Reusable Cloth Menstrual Pads 101

+J.M.J.+

I haven’t bought disposable menstrual pads for 2.5 years now (well, aside from one package to use while traveling without access to laundry). I asked on social media for your questions on reusable pads, and I’m ready to answer them and give you the 4-11 on this super easy to care for, better for you switch!

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Let’s go!

Why Switch To Cloth Pads?

  • It reduces endocrine-interrupting chemicals.

    • Unless you’re purchasing organic  and unbleached cloth pads and tampons, you’re inserting into or resting your privates on nasty chemicals linked to all kinds of hormone disruption. This Buzzfeed article of all places has a ton of information on the issues with conventional disposable feminine hygiene products.
  • It saves money. A lot of money. 

    • Buy these pads once, and you could go many years before needing to replace them. When I bought cheapie disposable pads from Walmart I used to spend about $8 a month on pads. When I switched to cleaner, non-bleached disposable options later it was about $16 a month. An $80 stash of pre-made reusable cloth pads can last 10 or more years!. Thats a savings of $800 from my cheapie Walmart pads, and $1760 in savings from those organic cotton disposables I used to get. (I’ve never been a tampon wearer, so I am not sure if this would affect the amount saved if you generally wear tampons over pads.) Plus, the savings can be even greater depending on the brand or if you sew a set yourself!
  • They are SO much more comfortable than disposable.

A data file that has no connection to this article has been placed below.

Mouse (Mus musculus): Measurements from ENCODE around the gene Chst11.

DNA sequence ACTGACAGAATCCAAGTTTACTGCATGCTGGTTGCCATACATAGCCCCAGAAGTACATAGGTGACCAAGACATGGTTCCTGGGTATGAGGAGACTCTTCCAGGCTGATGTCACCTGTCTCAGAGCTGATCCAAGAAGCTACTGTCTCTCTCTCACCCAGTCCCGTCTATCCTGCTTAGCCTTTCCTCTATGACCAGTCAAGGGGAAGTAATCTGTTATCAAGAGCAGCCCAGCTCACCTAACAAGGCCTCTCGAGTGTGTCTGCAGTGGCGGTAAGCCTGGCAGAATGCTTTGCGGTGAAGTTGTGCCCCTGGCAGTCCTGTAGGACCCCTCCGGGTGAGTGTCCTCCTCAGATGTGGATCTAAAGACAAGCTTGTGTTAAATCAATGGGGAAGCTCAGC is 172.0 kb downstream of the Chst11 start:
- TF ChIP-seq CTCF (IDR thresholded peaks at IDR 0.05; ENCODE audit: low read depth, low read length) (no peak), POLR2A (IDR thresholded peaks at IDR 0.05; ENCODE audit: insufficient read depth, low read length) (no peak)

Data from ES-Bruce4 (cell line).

• Seriously – I always felt like disposable pads were so uncomfortable and thick. Nothing feels more like a diaper than an overnight disposable pad… and the cheapie cheap ones with the plastic top literally gave me diaper-rashy skin. Cloth pads are super trim, and organic cotton or bamboo is just so breathable and luxurious feeling!
  • They don’t require insertion like a Diva Cup.

    • I have only ever worn tampons the rare times I’ve had water activities during a period. I never felt like I got the hang of them well enough, and even the super expensive “pearl” applicator types felt really irritating to me. The Diva Cup and other reusable silicon menstrual cups are very popular options if you want to move away from disposable period products… but if you don’t like the idea of having to insert it, cloth pads give you the same benefits without dealing with that aspect of it.

My Recommendations:

I have tried two different cloth pad companies – here are my pros and cons for both.

Pink Lemonade

Pink Lemonade pads have a great reputation online and were recommended over and over when I started my cloth pad search. I’ve used these pads for 2.5 years and they have no immediate signs of wear that I can see. Here are some things to consider about them.

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Pros:

  • They’re very high quality and long lasting
  • They come in many sizes and fabric patterns
  • They do NOT bleed through even though there is no PUL backing on them
  • They’re very trim and breathable yet shockingly absorbent
  • They’re a small, mama founded and owned business

Cons:

  • They are certainly pricier than some you can find on Amazon, but that can be reflective of quality or the type of company you’re supporting as well!
  • They only have a few organic cotton patterns available
  • The small pads shift a little in your underwear when walking. I would only recommend medium sizes and above. (And for all I know, this may be the case with other brands’ small sizes and not unique to this brand).

Heart Felt

I tried out Heart Felt Organic Cloth Pads found here on Amazon because I found I prefer bigger pads to smaller pads and wanted to fill out my stash a bit.

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Pros:

  • They are organic
  • This charcoal/bamboo blend is super stain friendly
  • They are very affordable if you are starting out on a tight budget
  • They are Amazon Prime eligible
  • They are very absorbent
  • They are quite comfortable

Cons:

  • These are not as comfortable as Pink Lemonade. They are slightly thicker so it gives a bit more of a bulky feeling.
  • They lack many pattern choices if you care about that.